In light of our current shortsightedness, here are some suggestions to help us become more stable for the long run:

  1. Don’t become enamored with parachurch ministries, and especially not with gifted individuals. Focus on your local church and the Church at large, not with the few uber-impressive guys who sell all the books and conference tickets. I’ve seen this in both Charismatic and broadly evangelical circles. There are those few stars that run the show, so to speak, until it’s found out they are practicing homosexuals or cheating on their wife or stealing money from the church or fill in the blank. I’m not speaking of all individuals with large ministries, of course, many are wonderful human beings no doubt. However, people are not meant to be idols. The apostles were special, but they were also the dregs of the earth. We’ve inverted that pattern. A global platform without suffering is a dangerous thing.
  2. Become as solid as you can, both in your understanding and your character, for the sake of the church. If you want to become a pastor, know that, in general, this will not help you get a position. It’s as likely that theological knowledge and piety will be regarded by churches as a hindrance to ministry as an asset. Go for depth and maturity anyway, and try to take others with you.
  3. Emphasize Church unity – a great way to avoid self-focus is to focus on people outside yourself and your group. Receive from others. You will learn more, love more, and the world will know that we are Christians by our love for one another.
  4. Avoid power as long as possible. We all want influence, but it’s easy to confuse the fallen desire for dominance with the godly desire to improve things. I wonder how many of us can tell the difference in our own hearts.

The Arrogance and Ignorance of the “Well-Educated”

Scott Masson shared The Arrogant Ignorance of the “Well-Educated” on Facebook today, and it is so good I wanted to share it with you.

Here’s a sample:

The problem is that her education is not as good as she thinks it is. If she was educated in our secular system, she would have learned nothing whatsoever about theology, presuming that, if there is a God, he, or probably she, agrees with us. If he or she does not agree with us, he or she can go to hell. And, of course, we can tell God to go to hell because he or she is made in our image (we are not made in his/hers) and we can do what we like with him or her. In short, we can treat God with the same arrogance and superciliousness with which we treat our neighbor: “What God calls sin, we call being well-educated.”

Leaders: Give Your People Opportunities to Mess Up


Imagine a multi-generational church with many mature leaders. The church will run smoothest if the skilled men and women do the work. They have the experience and can pass on their wisdom to the next generations. Sermons will be better if the preacher has hundreds of sermons under his belt. Classes will go be better if the teacher has taught for decades. But this approach only works for a time. People get older and eventually others have to take their place. The church won’t be prepared for the next generation if her leaders took the easy route of doing everything themselves. And now the chance to mentor that generation is gone.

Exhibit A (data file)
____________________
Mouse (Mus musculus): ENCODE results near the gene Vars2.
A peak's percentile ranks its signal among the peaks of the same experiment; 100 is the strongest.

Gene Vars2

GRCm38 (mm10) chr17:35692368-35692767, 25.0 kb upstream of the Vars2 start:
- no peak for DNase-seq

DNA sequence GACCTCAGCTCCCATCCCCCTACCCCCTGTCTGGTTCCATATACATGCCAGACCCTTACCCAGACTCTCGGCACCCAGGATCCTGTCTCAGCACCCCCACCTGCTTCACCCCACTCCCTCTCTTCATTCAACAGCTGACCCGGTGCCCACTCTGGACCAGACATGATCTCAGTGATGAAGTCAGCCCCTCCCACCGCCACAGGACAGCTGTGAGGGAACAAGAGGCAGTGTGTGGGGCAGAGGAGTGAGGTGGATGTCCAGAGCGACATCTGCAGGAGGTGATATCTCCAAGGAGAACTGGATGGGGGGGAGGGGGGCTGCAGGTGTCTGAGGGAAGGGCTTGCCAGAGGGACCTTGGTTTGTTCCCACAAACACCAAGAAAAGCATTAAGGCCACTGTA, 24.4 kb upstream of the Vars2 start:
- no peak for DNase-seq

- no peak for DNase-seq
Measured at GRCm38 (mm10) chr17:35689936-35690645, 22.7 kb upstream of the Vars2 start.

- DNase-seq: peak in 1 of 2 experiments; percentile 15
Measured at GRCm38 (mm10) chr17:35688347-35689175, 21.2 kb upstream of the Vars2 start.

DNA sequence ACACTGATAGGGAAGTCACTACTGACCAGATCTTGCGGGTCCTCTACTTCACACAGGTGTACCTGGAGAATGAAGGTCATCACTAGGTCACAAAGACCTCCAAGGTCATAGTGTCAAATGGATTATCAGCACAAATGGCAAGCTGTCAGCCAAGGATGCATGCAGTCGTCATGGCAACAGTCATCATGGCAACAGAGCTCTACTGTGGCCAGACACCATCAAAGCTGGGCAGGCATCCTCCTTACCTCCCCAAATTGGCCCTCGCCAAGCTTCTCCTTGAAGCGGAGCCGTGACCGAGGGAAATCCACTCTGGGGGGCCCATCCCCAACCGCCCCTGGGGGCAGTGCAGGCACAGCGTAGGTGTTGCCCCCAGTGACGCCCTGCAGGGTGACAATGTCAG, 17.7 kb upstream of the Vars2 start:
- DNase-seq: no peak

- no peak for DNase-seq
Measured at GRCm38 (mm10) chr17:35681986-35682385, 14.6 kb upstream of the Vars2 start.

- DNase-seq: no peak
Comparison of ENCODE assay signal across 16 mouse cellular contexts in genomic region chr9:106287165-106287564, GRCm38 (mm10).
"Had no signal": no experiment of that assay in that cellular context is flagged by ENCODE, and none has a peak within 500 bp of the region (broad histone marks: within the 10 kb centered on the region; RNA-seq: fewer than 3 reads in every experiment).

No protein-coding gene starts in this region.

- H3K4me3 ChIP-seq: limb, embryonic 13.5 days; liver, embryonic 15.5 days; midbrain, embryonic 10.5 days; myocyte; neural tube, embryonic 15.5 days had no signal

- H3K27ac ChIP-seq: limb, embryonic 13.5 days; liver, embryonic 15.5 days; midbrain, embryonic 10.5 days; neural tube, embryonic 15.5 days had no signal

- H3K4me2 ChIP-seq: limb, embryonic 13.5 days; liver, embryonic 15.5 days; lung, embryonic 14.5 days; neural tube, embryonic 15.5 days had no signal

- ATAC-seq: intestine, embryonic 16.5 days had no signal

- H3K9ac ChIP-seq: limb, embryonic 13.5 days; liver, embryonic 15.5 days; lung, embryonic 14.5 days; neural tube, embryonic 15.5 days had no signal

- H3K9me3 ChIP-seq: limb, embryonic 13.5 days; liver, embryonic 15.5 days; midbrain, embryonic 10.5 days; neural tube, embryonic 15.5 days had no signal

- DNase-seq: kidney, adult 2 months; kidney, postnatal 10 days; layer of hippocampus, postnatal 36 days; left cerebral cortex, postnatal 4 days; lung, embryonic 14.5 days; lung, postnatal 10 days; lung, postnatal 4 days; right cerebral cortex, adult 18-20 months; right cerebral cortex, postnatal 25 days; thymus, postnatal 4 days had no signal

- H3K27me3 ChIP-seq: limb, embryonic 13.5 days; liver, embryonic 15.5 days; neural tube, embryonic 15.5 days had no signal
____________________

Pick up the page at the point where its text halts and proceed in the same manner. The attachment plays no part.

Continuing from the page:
Good leaders raise up other leaders. This means giving the people under them opportunities to try things. Since excellence takes experience, these early efforts will almost certainly be poor, much worse than if the leader had done it himself. This is very much like parenting if you think about it. At first, it was much easier for my wife Aja to clean the bathrooms than to have my son Owen clean. She had to spend time showing him, and then come after him and fix his mistakes. However, eventually Owen learned how to clean the bathroom and Aja is freed to do other things. Also, Owen now has a skill that will serve him well as an adult. I imagine this is part of the reason pastors must manage their households well (1 Tim 3:4-5).

Of course, leaders can’t just throw people out there. Pastors need to set them up for success, giving them the training they need and encouraging them at every opportunity. That is good leadership.

The Place of Tradition in Biblical Interpretation


*** This topic is critical, more so than it may appear

Since I was a good Protestant growing up, unlike those confused Catholics, I believed I would understand the truth if I faithfully read Scripture. I didn’t need tradition to help me, no creeds or teachers from ancient times. I was wrong. Why? Because I was putting myself in the place of authority.

There are (at least) two kinds of authority in Christian thought – revelatory and interpretive. The item with revelatory authority has authority because it contains revelation from God. The person or group with interpretive authority has authority because they interpret revelation to determine how we think and live.

Below are the approaches of three major groups to these authorities. These are put in historical order starting around the time of the Reformation:

Catholic Church
Revelatory Authority – Scripture and tradition
Interpretive Authority – the Church according to the rule of faith

The Reformers
Revelatory Authority – Scripture alone
Interpretive Authority – the Church according to the rule of faith

Some Modern Evangelicals